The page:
The Mountain West Conference college basketball tournament in Las Vegas is always a fun event, and Susan and I were able to join other family members at the Thomas & Mack Center this year for three days of college hoops.
We enjoyed the efforts of the Wyoming Cowboys and Cowgirls, the spirited rivalries among top seeds New Mexico, San Diego State and UNLV and the general atmosphere at the arena, with UNLV fans singing their trademark “Re-bles, Re-bles” answered by the “woof, woof, woof” of New Mexico Lobo fans.
Both groups were there in droves, along with many SDSU and Wyoming fans, a contingent of TCU fans, a smattering of Colorado State fans and a few Air Force supporters.
It was all great fun.
But perhaps the best moment of our trip took place Sunday on our way home. Susan and I were waiting at the gate at McCarran International Airport for our flight to Denver when we noticed a mother and three children approach the desk bearing posters and balloons. They were clearly waiting for someone who was on the flight soon to arrive.
Looking at the welcome home posters and overhearing the conversation, we realized we were about to see something commonplace but yet special.
A soldier was coming home.
We heard the wife say she hadn’t spoken to her husband in a week and hoped he had made his connections and was on the arriving flight, and she dabbed tears from her eyes as passenger after passenger came down the jetway and emerged from the doorway. A look of nervous excitement was on the faces of the kids.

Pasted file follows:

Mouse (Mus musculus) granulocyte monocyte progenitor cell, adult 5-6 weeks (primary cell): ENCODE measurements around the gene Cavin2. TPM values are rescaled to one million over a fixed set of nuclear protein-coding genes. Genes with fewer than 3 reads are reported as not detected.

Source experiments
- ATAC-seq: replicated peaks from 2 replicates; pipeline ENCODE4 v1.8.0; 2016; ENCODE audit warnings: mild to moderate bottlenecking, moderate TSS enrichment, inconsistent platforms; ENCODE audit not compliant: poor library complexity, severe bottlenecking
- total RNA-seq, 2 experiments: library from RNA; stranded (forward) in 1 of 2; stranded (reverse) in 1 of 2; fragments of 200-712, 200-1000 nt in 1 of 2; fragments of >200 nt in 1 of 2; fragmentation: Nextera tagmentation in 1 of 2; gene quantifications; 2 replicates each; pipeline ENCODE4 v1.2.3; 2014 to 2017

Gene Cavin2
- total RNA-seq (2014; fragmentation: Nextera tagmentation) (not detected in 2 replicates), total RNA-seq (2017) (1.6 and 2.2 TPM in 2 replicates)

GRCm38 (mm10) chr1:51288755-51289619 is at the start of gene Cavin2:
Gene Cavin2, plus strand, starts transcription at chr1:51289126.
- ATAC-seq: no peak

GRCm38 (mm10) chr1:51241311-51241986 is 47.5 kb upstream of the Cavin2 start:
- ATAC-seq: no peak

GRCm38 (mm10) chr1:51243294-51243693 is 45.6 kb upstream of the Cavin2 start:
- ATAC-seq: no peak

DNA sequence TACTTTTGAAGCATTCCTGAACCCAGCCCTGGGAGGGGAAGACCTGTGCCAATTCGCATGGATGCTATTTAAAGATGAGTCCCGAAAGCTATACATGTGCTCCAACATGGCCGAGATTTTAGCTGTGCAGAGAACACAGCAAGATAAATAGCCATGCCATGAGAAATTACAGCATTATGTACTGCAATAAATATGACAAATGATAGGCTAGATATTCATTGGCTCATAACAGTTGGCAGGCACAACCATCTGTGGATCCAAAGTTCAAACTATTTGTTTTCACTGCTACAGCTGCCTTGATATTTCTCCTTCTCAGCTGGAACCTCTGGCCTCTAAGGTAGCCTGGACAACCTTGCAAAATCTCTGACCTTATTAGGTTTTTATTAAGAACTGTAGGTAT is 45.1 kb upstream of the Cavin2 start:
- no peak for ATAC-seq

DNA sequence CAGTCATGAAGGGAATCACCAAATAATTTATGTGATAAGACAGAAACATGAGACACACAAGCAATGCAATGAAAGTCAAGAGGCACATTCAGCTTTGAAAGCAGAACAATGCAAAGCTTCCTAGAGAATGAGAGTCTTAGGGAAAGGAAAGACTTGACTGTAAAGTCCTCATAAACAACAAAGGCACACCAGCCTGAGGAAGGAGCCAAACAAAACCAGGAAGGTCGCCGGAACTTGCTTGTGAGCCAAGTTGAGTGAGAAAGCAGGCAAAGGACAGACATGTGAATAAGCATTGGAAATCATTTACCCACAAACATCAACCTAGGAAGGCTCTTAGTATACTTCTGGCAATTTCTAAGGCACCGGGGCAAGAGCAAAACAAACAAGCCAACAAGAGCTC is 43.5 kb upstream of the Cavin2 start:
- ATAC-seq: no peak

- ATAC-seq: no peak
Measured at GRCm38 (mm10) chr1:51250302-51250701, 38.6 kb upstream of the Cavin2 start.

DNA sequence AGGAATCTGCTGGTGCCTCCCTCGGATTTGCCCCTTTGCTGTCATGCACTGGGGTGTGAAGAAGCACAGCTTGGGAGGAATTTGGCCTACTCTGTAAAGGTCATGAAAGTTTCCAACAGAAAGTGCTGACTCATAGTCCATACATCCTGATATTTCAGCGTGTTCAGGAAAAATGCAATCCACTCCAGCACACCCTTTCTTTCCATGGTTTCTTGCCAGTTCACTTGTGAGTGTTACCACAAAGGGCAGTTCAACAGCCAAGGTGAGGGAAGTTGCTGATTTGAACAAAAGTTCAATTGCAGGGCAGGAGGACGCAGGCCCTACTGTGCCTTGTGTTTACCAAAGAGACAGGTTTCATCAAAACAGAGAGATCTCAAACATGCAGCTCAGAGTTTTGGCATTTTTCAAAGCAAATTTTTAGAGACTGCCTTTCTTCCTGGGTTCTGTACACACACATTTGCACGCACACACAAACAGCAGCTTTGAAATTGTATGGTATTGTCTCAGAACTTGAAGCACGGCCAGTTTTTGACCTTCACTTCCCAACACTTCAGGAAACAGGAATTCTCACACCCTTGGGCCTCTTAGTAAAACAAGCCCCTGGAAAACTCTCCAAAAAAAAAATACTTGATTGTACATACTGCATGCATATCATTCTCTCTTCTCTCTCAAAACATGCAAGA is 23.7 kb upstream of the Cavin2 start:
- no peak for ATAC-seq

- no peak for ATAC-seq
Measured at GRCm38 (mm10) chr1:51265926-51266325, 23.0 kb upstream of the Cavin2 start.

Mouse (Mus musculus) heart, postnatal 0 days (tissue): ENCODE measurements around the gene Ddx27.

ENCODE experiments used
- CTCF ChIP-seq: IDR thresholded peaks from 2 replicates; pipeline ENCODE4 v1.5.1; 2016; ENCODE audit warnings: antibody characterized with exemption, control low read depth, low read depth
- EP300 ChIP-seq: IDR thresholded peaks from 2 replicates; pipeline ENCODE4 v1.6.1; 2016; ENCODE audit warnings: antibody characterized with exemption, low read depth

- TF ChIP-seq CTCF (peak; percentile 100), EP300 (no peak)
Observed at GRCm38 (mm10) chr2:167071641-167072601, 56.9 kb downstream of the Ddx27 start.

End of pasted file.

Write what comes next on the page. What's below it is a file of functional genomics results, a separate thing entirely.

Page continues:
No arrival yet.
A buzz went through the crowd as word spread of the expected serviceman’s arrival, but still he didn’t arrive. More waiting, more nervous moments. We all craned our necks to watch.
And then it happened. A tall young man in fatigues emerged through the doorway, and the waiting area erupted in applause.
The woman threw her arms around her man, an older boy was fighting back tears, a middle boy gave Dad a bear hug that I thought would choke him and then the most special moment: a little girl hugged her dad’s neck bearing the biggest smile I’ve ever seen.
Forget the commercials. That was priceless.
I have no idea who they were or where the soldier was serving. I don’t know if he had been in harm’s way or had a desk job in Germany. But clearly he had been gone a long time – and his family missed him.
There have been emotional scenes like this as long as there have been soldiers returning home. In this case there were no TV cameras, just a family with balloons and posters, tears and smiles. And an appreciative public.
What struck me the most was the reaction of the crowd of airline passengers – a spontaneous, heartfelt applause.
How different it was than the reception many Vietnam veterans received when they returned home in the 1960s and ’70. How marvelous for this soldier and his family.
There seems to be a growing war weariness spreading across our nation after 11 years of fighting in Afghanistan and almost as many years in Iraq. But unlike Vietnam, people aren’t taking out their frustrations against the soldiers, who are simply serving their country and often facing many dangers.
On that Sunday, one family in Las Vegas, at least, experienced the appreciation of the American people, a bunch of strangers in an airport, yes, but surely a cross section of America — proud citizens who felt a bond with that family of five and what they sacrificed.
Forget the basketball. That was special.